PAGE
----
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Weird plurals: Latin and Greek origins, irregular plural noun forms [infographic]

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Mouse to mice, goose to geese and child to children: an explanation and infographic will help to weed through English’s irregular plurals.


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What are Irregular Plurals?

English grammar generally pluralizes a word by tacking -s or -es onto the end of it, but there are plenty of words that buck this; some noun plurals look extremely different from the singular.

Latin and Greek Origins

Irregular plurals of noun difficulties can be partly blamed on English’s habit of importing from other languages. Two that are extensively borrowed from are Latin and Greek. Here are some words of Latin or Greek origin with their strange plurals (some have additional plurals, but these are the most irregular). You may recognize some by the plural rather than the singular, such as “algae” and “bacteria.”

Phenomenon, phenomena

Focus, foci

Bacterium, bacteria

Cactus, cacti

Fungus, fungi

Medium, media

Stimulus, stimuli

Larva, larvae

Nucleus, nuclei

Hippopotamus, hippopotami

Vertebra, vertebrae

Alga, algae

Radius, radii

As always, when unsure, grab a dictionary. For a word that offers more than one choice for its plural, pick one and stick to it for consistency.



When words end in a consonant and a -y, such as pony and city, plurals remove the -y and add -ies.

Family, families

Lady, ladies

Copy, copies

Canary, canaries

Penny, pennies

Cherry, cherries

Poppy, poppies

Pony, ponies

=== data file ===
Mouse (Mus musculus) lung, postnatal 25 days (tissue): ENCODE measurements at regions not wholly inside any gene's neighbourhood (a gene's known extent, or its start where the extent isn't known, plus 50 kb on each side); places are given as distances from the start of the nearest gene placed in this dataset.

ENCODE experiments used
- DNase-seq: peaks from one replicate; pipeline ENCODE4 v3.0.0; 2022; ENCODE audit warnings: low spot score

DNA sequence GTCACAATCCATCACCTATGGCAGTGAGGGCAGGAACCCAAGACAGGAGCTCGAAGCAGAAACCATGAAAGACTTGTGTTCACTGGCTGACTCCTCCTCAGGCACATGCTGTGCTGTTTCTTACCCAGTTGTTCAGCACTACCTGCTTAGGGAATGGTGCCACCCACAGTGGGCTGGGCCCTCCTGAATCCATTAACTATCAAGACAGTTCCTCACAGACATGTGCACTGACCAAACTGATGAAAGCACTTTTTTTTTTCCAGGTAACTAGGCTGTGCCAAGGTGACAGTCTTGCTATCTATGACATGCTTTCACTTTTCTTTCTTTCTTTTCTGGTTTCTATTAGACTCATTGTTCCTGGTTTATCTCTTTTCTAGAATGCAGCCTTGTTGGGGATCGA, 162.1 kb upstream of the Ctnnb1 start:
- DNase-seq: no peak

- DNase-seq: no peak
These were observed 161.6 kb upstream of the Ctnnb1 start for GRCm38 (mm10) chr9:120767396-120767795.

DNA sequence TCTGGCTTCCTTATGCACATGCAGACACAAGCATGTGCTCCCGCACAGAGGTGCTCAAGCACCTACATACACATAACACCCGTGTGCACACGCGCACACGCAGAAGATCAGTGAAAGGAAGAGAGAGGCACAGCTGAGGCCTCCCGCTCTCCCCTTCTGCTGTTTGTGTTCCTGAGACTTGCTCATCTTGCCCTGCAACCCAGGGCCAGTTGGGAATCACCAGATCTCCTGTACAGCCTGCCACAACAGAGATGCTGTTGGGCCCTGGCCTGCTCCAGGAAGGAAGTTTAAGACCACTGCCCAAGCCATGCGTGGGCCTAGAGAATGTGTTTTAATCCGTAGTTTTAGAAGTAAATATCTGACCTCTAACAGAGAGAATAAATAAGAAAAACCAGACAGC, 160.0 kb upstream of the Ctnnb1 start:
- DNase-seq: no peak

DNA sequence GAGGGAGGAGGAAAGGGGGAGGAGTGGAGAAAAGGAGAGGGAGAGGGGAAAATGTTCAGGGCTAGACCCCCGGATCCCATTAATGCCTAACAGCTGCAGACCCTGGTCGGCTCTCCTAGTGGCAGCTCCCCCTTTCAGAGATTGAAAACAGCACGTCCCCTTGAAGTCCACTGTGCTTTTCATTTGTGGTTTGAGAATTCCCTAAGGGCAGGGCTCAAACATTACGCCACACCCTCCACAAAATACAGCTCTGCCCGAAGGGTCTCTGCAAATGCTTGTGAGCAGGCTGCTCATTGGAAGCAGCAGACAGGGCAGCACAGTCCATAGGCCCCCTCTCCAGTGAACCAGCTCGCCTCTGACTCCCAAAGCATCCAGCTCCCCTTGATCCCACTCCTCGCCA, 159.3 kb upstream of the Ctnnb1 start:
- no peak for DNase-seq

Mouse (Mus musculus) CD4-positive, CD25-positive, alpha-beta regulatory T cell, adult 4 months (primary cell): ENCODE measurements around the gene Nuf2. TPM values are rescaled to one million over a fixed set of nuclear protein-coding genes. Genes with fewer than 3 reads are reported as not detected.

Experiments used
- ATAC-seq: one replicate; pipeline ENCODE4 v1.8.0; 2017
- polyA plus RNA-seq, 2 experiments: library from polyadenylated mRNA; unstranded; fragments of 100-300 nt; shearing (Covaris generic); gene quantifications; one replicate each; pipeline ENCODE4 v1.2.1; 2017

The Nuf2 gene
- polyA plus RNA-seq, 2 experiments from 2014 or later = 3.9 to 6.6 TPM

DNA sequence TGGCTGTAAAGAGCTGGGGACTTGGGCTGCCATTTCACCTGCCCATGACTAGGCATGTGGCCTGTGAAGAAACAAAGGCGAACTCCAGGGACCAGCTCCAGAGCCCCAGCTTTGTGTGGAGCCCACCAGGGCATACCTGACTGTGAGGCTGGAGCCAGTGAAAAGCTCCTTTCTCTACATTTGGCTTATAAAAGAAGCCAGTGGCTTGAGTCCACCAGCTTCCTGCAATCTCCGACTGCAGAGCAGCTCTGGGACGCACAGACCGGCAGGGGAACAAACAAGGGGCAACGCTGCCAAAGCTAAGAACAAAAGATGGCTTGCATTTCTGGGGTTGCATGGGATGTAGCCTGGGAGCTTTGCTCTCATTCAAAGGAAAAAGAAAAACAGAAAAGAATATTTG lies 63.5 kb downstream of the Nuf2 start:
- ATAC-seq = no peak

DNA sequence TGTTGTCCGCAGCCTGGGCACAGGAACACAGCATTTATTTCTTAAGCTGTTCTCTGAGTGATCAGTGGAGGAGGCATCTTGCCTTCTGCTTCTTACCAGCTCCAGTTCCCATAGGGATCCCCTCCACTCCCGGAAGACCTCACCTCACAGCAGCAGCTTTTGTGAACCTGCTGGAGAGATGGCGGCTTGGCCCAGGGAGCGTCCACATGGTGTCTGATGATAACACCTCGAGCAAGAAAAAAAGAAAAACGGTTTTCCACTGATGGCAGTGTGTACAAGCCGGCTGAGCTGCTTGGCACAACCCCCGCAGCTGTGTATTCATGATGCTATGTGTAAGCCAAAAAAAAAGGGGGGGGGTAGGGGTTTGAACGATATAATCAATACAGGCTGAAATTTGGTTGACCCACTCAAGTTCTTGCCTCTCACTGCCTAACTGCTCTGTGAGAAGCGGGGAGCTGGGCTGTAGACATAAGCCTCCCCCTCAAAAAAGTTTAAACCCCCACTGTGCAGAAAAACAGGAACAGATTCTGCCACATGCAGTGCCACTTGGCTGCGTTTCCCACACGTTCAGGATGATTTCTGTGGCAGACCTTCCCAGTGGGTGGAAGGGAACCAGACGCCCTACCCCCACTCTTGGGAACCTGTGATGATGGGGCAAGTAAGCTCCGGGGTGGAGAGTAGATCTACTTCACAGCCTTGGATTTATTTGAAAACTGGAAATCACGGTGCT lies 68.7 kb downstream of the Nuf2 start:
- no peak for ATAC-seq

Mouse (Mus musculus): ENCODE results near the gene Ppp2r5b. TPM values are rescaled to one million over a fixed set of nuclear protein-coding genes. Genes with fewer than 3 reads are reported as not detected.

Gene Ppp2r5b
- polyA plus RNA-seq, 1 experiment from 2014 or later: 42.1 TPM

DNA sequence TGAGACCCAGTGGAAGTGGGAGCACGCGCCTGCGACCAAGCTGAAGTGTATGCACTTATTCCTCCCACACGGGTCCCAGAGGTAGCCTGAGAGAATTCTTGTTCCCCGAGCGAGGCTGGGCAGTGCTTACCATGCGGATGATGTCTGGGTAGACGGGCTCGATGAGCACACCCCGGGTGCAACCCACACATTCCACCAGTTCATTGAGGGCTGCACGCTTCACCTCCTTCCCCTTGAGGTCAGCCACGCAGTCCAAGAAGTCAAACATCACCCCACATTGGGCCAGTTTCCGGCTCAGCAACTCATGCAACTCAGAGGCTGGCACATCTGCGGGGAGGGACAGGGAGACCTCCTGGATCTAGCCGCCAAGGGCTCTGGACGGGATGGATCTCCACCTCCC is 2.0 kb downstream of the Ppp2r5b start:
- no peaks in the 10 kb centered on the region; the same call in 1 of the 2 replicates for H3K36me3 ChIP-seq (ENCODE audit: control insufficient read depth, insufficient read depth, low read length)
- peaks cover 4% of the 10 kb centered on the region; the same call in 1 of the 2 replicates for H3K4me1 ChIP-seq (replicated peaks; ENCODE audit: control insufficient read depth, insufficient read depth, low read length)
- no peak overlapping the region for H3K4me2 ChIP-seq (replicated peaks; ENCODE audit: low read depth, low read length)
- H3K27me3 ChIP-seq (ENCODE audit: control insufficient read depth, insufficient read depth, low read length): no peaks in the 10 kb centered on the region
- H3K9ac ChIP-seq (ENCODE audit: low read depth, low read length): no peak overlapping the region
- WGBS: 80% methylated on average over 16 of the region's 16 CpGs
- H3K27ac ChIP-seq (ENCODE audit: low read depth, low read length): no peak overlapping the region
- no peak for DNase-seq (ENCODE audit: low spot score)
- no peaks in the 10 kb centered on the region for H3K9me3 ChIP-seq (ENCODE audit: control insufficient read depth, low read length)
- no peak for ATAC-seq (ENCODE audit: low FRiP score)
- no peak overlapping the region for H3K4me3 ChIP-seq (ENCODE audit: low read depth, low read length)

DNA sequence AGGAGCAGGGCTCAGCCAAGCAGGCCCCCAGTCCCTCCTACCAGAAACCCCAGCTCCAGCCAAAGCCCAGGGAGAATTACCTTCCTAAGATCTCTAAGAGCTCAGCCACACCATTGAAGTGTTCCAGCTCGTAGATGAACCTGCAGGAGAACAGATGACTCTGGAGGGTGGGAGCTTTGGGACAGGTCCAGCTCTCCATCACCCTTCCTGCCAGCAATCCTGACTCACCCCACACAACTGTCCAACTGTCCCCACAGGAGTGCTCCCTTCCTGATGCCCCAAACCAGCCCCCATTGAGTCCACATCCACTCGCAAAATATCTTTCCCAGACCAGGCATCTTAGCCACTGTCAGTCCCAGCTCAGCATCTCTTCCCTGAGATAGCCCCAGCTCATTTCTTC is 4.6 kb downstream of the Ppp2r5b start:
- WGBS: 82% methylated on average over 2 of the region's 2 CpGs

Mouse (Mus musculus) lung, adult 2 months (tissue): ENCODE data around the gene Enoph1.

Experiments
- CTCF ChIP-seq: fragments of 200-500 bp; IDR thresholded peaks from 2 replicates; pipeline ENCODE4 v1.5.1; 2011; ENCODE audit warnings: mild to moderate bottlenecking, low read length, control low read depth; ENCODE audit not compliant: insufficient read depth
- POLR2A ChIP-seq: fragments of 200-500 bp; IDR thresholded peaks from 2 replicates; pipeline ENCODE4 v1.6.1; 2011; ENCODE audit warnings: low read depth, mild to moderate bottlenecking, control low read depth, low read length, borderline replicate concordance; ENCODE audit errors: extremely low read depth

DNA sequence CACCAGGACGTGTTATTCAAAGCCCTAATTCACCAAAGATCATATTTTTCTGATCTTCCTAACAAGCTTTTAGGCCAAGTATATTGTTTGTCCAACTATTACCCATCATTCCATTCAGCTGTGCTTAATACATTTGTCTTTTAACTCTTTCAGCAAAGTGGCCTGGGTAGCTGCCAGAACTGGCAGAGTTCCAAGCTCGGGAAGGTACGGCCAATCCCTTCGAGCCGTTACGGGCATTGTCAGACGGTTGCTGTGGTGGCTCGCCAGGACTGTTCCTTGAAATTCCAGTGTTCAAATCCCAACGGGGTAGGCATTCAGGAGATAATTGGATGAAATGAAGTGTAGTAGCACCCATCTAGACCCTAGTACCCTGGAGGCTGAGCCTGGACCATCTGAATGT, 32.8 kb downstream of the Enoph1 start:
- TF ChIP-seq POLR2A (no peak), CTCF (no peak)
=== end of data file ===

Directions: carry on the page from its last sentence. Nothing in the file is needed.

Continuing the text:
Baby, babies

Spy, spies

Party, parties

Try, tries

City, cities



Nouns ending in -f (and -f with a silent -e) lose their -f (-fe) and gain -ves.


Calf, calves

Life, lives

Leaf, leaves

Elf, elves

Dwarf, dwarves

Knife, knives

Wife, wives

Hoof, hooves

Wolf, wolves

Beef, beeves

Roof, rooves

Thief, thieves

Half, halves

Loaf, loaves


Identical Plurals

This finicky language even has some words that are identical in plural and singular forms. These unchanging nouns come in all shapes and sizes, with various reasons for their nature and various names for their types, but the aspect that lumps them together is that none change in their simplest plural form.








Gold, silver, etc.






Nouns that end with -ese do not generally change:









Other nouns are already plural in their singular form:

Glasses: folks wear “a pair of glasses,” though a man could once wear only one.

Scissors: “Do not run with a pair of scissors.”

Pants/shorts: again, a “pair” of pants/shorts. One must wonder what a singular pant would look like.


-En and Vowel Swaps

Some plurals add -en to the end and some change the vowels in the center of the word. There are also variations.


Man, men

Ox, oxen

Woman, women

Child, children

Foot, feet

Goose, geese

Tooth, teeth

Compound Nouns

In hyphenated or spaced compound nouns, pluralize the root noun instead of the entire word.



Attorneys at law


New Word

Sometimes, the noun is almost unrecognizable in its plural form.

Person, people

Mouse, mice

Die, dice

Louse, lice


English is a confetti of exceptions, and plenty of words trash the rules. Can you list some other ruler-benders or rule-breakers?

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